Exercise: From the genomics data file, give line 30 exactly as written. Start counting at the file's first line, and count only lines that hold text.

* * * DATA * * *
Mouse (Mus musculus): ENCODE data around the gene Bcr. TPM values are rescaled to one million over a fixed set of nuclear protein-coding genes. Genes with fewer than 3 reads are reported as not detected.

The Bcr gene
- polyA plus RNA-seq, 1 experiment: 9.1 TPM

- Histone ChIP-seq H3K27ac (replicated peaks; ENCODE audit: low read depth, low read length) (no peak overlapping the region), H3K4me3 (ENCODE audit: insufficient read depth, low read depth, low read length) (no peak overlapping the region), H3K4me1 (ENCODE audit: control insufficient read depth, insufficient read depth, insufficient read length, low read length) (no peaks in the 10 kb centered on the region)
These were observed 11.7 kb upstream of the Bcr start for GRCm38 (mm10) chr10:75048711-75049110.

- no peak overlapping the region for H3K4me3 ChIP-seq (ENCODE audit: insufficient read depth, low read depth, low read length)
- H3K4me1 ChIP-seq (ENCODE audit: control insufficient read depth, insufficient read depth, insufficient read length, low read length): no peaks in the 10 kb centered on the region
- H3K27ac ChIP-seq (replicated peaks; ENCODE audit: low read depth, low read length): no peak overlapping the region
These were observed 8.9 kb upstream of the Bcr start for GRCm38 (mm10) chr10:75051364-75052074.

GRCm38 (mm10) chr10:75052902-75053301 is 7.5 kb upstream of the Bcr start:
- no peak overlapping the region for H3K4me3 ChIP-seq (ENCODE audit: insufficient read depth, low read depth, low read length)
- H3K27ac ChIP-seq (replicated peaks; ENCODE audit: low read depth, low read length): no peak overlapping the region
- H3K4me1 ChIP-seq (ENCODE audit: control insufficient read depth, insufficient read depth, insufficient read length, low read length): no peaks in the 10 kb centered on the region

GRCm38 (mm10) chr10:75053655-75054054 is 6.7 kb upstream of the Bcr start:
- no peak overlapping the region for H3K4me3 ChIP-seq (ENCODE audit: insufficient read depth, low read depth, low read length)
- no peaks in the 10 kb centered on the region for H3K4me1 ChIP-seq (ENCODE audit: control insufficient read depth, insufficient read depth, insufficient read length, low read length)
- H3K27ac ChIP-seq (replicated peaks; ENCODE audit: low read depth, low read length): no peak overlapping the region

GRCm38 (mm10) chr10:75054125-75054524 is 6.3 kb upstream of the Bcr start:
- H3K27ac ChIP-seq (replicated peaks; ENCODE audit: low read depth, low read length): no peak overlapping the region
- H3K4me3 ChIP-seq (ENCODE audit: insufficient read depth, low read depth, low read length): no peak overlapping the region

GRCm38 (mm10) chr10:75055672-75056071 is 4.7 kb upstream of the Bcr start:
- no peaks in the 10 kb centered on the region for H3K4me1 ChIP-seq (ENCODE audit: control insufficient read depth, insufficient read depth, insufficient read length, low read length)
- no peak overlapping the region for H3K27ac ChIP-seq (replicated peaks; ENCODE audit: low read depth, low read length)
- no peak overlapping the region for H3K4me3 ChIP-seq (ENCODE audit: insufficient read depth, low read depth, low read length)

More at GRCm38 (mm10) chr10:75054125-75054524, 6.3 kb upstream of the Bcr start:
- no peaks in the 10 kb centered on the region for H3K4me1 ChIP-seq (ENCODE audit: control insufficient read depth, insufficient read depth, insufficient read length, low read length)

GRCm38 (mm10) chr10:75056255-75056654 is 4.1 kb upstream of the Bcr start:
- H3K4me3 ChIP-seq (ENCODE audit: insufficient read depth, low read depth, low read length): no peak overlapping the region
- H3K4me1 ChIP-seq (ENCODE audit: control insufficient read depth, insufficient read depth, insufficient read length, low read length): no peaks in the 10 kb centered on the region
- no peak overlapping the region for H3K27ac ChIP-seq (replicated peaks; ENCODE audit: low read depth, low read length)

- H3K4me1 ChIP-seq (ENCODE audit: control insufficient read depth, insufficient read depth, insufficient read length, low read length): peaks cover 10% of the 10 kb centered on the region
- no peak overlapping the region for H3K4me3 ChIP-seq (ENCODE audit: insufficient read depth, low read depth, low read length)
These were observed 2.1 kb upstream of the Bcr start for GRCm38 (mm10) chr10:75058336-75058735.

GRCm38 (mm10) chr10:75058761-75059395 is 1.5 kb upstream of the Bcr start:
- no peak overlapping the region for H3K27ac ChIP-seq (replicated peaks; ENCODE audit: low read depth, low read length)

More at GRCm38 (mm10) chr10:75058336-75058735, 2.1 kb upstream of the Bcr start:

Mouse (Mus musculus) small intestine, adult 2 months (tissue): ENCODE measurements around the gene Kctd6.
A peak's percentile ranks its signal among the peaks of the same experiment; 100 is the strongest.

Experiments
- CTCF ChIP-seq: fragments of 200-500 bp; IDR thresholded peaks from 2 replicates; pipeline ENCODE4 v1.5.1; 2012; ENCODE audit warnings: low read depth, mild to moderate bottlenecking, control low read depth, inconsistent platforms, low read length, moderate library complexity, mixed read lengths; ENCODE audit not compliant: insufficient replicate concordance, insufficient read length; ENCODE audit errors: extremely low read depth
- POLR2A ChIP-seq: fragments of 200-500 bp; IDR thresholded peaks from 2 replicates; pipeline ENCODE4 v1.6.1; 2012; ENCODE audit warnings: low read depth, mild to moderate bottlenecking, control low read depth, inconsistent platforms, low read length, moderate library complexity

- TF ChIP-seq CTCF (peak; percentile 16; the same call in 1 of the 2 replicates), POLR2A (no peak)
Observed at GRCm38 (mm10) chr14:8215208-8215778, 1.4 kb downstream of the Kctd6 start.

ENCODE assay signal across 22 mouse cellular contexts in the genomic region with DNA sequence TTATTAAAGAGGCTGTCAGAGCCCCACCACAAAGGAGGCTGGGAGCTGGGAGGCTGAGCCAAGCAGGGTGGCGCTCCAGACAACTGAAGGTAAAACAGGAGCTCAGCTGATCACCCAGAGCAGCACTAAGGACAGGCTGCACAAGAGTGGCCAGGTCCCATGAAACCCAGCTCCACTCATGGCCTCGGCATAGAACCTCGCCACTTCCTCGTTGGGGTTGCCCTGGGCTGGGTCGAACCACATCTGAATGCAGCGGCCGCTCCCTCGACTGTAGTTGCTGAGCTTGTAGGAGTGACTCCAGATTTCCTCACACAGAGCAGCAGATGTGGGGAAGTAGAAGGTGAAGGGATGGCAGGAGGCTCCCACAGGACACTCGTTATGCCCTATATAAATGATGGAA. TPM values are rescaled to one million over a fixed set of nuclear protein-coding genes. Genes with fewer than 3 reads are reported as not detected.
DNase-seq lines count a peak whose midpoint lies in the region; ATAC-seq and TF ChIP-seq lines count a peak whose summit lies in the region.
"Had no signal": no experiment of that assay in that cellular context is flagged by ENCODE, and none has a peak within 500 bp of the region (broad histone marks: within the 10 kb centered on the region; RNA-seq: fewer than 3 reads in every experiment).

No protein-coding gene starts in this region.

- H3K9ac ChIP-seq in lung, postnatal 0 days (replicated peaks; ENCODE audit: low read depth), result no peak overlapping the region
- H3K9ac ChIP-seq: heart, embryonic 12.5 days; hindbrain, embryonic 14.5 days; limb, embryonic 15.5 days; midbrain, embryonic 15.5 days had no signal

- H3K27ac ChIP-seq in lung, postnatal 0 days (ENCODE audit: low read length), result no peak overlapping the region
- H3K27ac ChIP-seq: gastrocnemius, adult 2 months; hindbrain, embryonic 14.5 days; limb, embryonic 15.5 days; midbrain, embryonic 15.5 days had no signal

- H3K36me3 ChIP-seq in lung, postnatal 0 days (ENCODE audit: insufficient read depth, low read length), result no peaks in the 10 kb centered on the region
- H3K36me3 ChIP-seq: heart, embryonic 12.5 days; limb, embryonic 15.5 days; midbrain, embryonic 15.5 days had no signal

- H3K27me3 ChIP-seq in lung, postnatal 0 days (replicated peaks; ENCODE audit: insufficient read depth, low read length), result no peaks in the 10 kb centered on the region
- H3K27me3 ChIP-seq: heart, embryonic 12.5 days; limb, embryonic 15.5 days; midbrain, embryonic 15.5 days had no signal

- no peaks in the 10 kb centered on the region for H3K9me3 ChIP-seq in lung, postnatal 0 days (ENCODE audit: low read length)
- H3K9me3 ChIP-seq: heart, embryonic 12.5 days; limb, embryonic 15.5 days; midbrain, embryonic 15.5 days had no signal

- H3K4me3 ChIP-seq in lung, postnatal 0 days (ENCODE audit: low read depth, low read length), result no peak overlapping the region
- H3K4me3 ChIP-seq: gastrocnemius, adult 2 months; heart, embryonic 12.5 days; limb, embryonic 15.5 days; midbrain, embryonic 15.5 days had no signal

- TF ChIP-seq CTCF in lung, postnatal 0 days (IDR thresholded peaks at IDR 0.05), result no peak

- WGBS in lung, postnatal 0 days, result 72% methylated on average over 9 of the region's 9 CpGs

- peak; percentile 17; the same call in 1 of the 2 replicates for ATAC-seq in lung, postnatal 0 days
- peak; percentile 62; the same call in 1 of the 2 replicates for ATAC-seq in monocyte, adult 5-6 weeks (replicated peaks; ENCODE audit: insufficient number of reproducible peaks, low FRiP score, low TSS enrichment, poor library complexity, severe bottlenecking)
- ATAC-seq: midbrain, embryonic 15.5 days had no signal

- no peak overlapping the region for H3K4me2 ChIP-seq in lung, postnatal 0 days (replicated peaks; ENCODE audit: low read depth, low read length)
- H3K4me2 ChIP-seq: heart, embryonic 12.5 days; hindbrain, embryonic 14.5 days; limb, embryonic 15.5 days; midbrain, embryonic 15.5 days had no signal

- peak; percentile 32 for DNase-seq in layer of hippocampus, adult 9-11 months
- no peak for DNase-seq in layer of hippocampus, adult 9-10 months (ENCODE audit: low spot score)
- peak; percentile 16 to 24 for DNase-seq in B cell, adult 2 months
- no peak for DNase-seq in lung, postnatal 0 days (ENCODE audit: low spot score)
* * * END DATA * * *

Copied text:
- no peak overlapping the region for H3K27ac ChIP-seq (replicated peaks; ENCODE audit: low read depth, low read length)